What is the play The Busie Body by Susanna Centlivre about?

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The Busie Body concludes with these words from Sir Jealous Traffick, which encapsulate the central theme of the play:

By my Example let all Parents move,And never strive to cross their Children's Love;But still submit that Care to Providence above.

Sir Jealous has been trying to compel his...

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The Busie Body concludes with these words from Sir Jealous Traffick, which encapsulate the central theme of the play:

By my Example let all Parents move,
And never strive to cross their Children's Love;
But still submit that Care to Providence above.

Sir Jealous has been trying to compel his daughter, Isabinda, to marry Seignior Diego Babinetto, the husband he has selected for her. The man she really loves, Charles Gripe, disguises himself as Babinetto, and the marriage goes ahead, with Sir Jealous's oblivious paternal consent.

Meanwhile, Charles's father, Sir Francis Gripe, has been scheming to marry his young ward, Miranda. She manages to trick him into thinking she is willing to go through with the wedding so that he will give her an open permission to marry, which she then uses to marry the man she loves, Sir George Airey.

Even from this very brief summary, it is clear that the principal themes of The Busie Body are marriage and, as Sir Jealous's final lines express, the interference of parents and guardians, or perhaps the older generation in general, in the love affairs of the young. The play shows the manipulative conduct on the part of the old consistently coming to grief, generally because the young are quicker witted and more expert in dissimulation. Interference of all kinds, including that of Marplot, the well-intentioned but inept busybody of the title, is shown to be powerless to divert the course of true love.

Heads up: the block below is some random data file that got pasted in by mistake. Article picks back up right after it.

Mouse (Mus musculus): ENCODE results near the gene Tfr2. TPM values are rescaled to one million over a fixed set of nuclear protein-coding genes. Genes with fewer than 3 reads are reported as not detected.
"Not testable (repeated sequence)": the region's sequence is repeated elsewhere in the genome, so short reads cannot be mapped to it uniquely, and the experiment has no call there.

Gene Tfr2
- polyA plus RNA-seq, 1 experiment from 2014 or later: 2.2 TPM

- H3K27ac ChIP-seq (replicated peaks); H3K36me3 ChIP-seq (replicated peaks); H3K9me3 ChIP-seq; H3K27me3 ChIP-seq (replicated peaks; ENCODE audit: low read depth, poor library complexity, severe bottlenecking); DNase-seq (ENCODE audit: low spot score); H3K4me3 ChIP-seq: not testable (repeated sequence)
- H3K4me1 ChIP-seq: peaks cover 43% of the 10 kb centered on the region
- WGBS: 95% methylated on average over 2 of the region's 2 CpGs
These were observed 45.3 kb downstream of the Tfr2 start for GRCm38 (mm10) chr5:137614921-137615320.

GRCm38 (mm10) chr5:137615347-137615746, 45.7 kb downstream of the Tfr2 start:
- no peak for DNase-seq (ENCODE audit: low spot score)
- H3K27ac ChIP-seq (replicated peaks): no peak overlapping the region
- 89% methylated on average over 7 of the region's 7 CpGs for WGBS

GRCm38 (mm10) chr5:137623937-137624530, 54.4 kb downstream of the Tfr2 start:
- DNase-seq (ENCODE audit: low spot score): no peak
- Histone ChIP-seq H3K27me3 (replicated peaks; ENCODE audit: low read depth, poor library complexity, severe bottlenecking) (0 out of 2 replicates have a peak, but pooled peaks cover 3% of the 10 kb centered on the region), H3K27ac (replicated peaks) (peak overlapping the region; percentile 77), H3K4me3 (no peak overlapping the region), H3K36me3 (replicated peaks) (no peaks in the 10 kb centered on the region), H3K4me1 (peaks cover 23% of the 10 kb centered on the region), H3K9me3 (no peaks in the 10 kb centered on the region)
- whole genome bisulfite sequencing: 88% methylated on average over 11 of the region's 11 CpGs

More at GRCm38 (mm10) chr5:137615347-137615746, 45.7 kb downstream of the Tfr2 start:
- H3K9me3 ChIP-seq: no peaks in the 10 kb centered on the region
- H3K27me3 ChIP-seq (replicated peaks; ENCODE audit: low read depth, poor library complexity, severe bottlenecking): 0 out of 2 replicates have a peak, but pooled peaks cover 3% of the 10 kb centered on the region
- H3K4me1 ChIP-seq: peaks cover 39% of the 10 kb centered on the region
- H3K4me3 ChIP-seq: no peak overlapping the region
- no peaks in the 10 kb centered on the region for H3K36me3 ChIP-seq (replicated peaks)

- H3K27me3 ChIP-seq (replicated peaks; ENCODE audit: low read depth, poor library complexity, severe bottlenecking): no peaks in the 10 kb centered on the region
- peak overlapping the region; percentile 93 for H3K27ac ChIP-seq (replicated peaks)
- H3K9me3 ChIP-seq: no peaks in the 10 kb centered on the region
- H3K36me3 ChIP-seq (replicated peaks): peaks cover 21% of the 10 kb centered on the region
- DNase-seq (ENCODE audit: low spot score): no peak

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In the opening scenes of The Busie Body, which was written in 1709 by Susanna Centlivre, we meet Isabinda and Miranda, two young women who are desperate to escape situations that will prevent them from marrying the young men they have chosen. Almost the entire plot of the play is concerned with how the young ladies must fight to change their fate and break free from others' expectations for them.

Miranda is being hounded by her aged legal guardian who wants to marry her, while Isabinda has already been promised by her father to a Spanish gentleman who intends to marry her and then lock her inside his home so she can never leave. Although the subject matter sounds rather dire, this is a comedy, after all, and there are many silly plot twists and comic misunderstandings. Playing the "clown" role of the Busie Body himself is a character named Marplot, who keeps cluelessly stumbling into scenes throughout the play.

Ultimately, both Miranda and Isabinda wind up marrying the men of their choosing, and all's well that ends well.